By Howard Goldin
BRONX, NEW YORK,AUGUST 23- On Friday afternoon at Yankee Stadium, Derek Jeter, with the help of a translator, held his farewell press conference with the Spanish language media. Two weeks earlier, Jeter said sayonara to the Japanese media at another press conference.
The Yankee captain was asked a variety of questions that he responded to in his usual understated, courteous and non-controversial manner.
Jeter replied to a query of why he chose this season to be his final one as a player, “I just feel like this was the right time. I’ve done enough. I have other things I want to do.”
When asked if he wanted to remain in baseball in a different capacity, he quickly said no to being a coach or manager. He cited travel as one of the obstacles for him in those positions, “Travel is too tough.”
Travel is one aspect of baseball life that is particularly onerous to Jeter. He mentioned it as the one thing he would change in baseball if he had the power, “Our travel schedule is brutal.”
The legendary shortstop spoke of one baseball role that does appeal to him, “I would like to be part of a baseball ownership group. Hopefully, one day I’ll make all of the decisions.”
Jeter was born in New Jersey and raised in Kalamazoo, Michigan, but was a Yankee fan as a child. His favorite team drafted him with the sixth overall pick in the first round of the 1992 MLB Draft. His selection by the Yanks and remaining with the franchise throughout his entire big league career was especially meaningful to the shortstop, “When I started, being a Yankee meant the most to me. I’ve been one of the few to live out his dream.”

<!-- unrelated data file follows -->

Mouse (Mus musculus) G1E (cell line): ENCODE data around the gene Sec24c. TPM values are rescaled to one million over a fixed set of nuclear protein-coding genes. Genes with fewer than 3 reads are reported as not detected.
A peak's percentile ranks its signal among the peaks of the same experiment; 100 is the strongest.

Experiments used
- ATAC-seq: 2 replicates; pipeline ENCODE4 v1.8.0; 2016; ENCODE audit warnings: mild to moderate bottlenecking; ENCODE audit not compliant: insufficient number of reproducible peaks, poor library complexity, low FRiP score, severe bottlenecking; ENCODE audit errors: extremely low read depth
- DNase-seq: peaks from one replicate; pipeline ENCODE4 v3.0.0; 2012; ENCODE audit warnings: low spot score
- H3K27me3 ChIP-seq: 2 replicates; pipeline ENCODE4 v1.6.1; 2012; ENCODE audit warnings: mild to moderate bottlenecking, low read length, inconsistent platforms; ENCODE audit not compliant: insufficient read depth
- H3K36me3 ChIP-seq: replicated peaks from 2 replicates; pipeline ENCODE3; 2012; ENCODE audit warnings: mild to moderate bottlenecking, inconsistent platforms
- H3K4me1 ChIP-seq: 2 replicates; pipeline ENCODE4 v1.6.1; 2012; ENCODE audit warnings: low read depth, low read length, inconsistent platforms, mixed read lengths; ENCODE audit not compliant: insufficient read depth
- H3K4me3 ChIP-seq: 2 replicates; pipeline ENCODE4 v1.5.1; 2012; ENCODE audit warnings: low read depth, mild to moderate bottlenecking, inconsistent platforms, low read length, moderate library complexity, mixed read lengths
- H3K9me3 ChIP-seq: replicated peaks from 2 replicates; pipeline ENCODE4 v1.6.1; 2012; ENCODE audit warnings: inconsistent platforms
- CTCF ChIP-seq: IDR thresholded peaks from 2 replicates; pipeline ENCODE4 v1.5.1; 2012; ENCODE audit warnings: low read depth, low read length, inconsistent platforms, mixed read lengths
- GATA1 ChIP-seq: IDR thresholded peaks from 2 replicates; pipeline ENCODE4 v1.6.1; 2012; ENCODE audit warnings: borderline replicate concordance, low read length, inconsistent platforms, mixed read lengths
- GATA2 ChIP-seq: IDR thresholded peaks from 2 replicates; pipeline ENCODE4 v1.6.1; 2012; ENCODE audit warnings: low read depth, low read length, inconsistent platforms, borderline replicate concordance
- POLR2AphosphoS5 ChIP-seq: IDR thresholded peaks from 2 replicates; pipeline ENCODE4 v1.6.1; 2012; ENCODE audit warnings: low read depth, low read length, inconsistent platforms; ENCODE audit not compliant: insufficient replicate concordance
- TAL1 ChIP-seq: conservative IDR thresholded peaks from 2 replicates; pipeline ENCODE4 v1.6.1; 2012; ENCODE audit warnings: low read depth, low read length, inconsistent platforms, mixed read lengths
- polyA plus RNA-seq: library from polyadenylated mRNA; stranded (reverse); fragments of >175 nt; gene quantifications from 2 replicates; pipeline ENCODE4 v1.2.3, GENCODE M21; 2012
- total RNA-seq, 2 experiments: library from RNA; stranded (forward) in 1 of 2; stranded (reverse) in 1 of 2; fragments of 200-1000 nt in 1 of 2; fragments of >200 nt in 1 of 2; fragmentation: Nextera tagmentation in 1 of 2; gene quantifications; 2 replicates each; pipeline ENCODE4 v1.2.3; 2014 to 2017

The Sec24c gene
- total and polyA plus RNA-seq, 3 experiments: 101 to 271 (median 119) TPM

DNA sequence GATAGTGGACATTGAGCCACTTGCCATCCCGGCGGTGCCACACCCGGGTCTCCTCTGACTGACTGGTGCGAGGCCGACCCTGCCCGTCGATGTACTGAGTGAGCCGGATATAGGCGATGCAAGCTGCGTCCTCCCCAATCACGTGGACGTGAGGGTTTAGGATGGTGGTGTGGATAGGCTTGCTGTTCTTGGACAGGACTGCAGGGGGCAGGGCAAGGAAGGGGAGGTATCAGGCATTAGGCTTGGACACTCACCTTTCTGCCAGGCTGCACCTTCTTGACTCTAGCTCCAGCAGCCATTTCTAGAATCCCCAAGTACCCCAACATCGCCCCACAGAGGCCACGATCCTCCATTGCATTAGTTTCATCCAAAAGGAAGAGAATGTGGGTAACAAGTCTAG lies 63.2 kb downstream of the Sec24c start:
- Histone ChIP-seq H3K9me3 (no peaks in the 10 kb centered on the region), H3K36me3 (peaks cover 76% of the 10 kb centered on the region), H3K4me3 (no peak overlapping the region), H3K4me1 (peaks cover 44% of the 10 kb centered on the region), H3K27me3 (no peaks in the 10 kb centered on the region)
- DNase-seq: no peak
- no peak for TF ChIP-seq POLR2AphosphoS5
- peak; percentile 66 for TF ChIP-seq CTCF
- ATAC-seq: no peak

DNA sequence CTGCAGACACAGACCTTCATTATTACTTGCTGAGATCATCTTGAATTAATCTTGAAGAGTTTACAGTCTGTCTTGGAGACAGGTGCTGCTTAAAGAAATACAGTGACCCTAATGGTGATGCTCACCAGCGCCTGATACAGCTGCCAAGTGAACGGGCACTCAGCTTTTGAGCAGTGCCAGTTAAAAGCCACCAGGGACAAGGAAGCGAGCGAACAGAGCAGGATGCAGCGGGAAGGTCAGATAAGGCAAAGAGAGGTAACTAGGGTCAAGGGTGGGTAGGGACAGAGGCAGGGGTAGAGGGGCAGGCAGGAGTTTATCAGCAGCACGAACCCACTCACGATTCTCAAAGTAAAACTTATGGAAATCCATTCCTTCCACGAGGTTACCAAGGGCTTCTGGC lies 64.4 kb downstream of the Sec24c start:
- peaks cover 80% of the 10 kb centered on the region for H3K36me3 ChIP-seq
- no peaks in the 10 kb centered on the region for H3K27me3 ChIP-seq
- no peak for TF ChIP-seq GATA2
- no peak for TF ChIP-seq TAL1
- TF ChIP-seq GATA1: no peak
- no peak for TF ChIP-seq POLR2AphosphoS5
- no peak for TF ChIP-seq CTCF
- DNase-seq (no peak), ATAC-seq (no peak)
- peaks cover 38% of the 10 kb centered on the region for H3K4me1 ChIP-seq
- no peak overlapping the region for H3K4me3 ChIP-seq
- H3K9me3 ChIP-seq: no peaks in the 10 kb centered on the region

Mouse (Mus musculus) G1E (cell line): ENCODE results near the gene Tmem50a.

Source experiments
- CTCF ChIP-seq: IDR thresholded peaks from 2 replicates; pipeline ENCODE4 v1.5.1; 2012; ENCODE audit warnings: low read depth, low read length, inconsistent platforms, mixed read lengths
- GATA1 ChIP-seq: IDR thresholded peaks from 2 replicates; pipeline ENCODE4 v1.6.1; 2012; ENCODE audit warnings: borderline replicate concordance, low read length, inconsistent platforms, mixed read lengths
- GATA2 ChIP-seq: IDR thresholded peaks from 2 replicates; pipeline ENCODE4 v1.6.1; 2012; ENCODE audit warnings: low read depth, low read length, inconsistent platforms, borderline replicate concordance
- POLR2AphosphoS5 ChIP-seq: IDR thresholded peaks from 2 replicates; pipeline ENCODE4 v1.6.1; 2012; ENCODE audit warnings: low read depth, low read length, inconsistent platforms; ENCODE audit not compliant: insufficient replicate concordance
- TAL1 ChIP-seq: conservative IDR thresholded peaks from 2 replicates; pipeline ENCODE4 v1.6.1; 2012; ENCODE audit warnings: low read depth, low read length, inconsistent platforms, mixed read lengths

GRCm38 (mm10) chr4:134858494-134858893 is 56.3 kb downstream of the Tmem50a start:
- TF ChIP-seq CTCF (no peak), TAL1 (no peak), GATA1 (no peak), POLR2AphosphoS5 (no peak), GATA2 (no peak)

The icon is close to concluding one of the most impressive careers in MLB history. The records he has amassed will make him a sure first round Hall of Fame inductee. Jeter replied to the question of whether he had any remaining goals, “I want to win, that’s the mindset I always had and will have until my final game.”
Nearly every questioner prefaced his query with a compliment and/or an expression of gratitude for his career both on and off the field. The press conference subject explained how he appeared to avoid making human errors in his 20 years of scrutiny by the press and public while playing in the Big Apple, “Everyone makes mistakes. I’ve learned from the mistakes of others and from my own. I’ve learned not to make the same mistakes.”
He also credited his parents, “I learned a lot of lessons from my parents growing up.”
Jeter also discussed how he maintains an aura of always being under control emotionally, “I try to keep on an even keel. I’m very good at hiding my emotions.”
During his two decades in the majors Jeter has become both the face of the Yankees and the image of baseball throughout this nation. Jeter his expressed his feeling regarding the reaction of the fans in his final year’s visits to each opposing ballpark, “It’s been overwhelming to me. It’s been above and beyond my greatest expectations.”